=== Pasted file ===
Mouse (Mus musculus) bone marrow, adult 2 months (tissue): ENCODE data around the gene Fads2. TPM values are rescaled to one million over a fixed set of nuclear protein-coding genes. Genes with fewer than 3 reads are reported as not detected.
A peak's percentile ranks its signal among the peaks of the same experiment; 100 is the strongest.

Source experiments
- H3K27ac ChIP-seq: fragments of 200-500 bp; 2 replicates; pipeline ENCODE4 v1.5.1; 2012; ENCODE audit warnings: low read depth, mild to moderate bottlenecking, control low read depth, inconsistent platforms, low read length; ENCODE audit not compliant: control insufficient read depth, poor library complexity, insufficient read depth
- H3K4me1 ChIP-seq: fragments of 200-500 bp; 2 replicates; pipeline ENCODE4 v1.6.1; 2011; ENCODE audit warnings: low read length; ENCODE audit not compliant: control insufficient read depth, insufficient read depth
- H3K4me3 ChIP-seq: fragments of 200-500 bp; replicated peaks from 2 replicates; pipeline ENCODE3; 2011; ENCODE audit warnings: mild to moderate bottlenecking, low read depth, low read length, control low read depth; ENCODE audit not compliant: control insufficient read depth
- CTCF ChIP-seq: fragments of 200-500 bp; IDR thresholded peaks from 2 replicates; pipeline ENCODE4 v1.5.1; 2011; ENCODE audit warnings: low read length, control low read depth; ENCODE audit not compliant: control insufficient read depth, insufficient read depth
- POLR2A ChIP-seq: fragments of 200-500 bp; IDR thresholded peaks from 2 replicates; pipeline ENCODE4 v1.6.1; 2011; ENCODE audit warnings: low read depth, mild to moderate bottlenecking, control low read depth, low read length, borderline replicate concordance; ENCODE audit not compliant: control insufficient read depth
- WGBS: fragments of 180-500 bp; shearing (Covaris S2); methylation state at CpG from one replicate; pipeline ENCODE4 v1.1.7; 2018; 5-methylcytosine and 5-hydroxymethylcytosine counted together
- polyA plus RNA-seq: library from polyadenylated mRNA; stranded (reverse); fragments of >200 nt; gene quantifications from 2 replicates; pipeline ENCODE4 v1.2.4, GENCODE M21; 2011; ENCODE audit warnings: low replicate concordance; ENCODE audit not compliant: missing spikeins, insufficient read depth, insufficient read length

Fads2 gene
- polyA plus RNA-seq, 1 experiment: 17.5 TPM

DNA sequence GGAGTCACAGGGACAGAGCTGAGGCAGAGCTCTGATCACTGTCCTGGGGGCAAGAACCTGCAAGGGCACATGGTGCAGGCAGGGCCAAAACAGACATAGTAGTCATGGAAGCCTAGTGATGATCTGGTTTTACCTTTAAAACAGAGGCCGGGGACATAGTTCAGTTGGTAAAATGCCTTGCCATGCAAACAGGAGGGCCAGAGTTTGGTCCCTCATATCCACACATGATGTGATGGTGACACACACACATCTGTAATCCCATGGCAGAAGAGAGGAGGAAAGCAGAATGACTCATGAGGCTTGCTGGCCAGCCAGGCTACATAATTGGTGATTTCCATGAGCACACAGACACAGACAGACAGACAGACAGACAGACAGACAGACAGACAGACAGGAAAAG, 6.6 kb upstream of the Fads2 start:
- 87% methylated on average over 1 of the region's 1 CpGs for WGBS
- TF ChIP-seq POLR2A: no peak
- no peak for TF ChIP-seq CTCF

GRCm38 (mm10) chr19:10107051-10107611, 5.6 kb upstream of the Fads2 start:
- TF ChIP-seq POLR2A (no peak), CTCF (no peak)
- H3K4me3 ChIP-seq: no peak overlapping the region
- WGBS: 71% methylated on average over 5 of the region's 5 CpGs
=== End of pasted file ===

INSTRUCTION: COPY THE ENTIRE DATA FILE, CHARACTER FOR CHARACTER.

Mouse (Mus musculus) bone marrow, adult 2 months (tissue): ENCODE data around the gene Fads2. TPM values are rescaled to one million over a fixed set of nuclear protein-coding genes. Genes with fewer than 3 reads are reported as not detected.
A peak's percentile ranks its signal among the peaks of the same experiment; 100 is the strongest.

Source experiments
- H3K27ac ChIP-seq: fragments of 200-500 bp; 2 replicates; pipeline ENCODE4 v1.5.1; 2012; ENCODE audit warnings: low read depth, mild to moderate bottlenecking, control low read depth, inconsistent platforms, low read length; ENCODE audit not compliant: control insufficient read depth, poor library complexity, insufficient read depth
- H3K4me1 ChIP-seq: fragments of 200-500 bp; 2 replicates; pipeline ENCODE4 v1.6.1; 2011; ENCODE audit warnings: low read length; ENCODE audit not compliant: control insufficient read depth, insufficient read depth
- H3K4me3 ChIP-seq: fragments of 200-500 bp; replicated peaks from 2 replicates; pipeline ENCODE3; 2011; ENCODE audit warnings: mild to moderate bottlenecking, low read depth, low read length, control low read depth; ENCODE audit not compliant: control insufficient read depth
- CTCF ChIP-seq: fragments of 200-500 bp; IDR thresholded peaks from 2 replicates; pipeline ENCODE4 v1.5.1; 2011; ENCODE audit warnings: low read length, control low read depth; ENCODE audit not compliant: control insufficient read depth, insufficient read depth
- POLR2A ChIP-seq: fragments of 200-500 bp; IDR thresholded peaks from 2 replicates; pipeline ENCODE4 v1.6.1; 2011; ENCODE audit warnings: low read depth, mild to moderate bottlenecking, control low read depth, low read length, borderline replicate concordance; ENCODE audit not compliant: control insufficient read depth
- WGBS: fragments of 180-500 bp; shearing (Covaris S2); methylation state at CpG from one replicate; pipeline ENCODE4 v1.1.7; 2018; 5-methylcytosine and 5-hydroxymethylcytosine counted together
- polyA plus RNA-seq: library from polyadenylated mRNA; stranded (reverse); fragments of >200 nt; gene quantifications from 2 replicates; pipeline ENCODE4 v1.2.4, GENCODE M21; 2011; ENCODE audit warnings: low replicate concordance; ENCODE audit not compliant: missing spikeins, insufficient read depth, insufficient read length

Fads2 gene
- polyA plus RNA-seq, 1 experiment: 17.5 TPM

DNA sequence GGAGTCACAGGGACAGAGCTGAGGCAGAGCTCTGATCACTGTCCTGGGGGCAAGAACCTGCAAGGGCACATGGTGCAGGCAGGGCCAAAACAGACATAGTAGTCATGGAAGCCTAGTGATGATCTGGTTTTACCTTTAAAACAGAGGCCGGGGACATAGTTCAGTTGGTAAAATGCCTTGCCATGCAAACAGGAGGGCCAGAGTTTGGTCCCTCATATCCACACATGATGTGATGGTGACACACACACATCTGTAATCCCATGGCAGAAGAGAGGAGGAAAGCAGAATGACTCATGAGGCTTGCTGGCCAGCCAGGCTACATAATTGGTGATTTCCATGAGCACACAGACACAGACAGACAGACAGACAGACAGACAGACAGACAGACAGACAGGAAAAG, 6.6 kb upstream of the Fads2 start:
- 87% methylated on average over 1 of the region's 1 CpGs for WGBS
- TF ChIP-seq POLR2A: no peak
- no peak for TF ChIP-seq CTCF

GRCm38 (mm10) chr19:10107051-10107611, 5.6 kb upstream of the Fads2 start:
- TF ChIP-seq POLR2A (no peak), CTCF (no peak)
- H3K4me3 ChIP-seq: no peak overlapping the region
- WGBS: 71% methylated on average over 5 of the region's 5 CpGs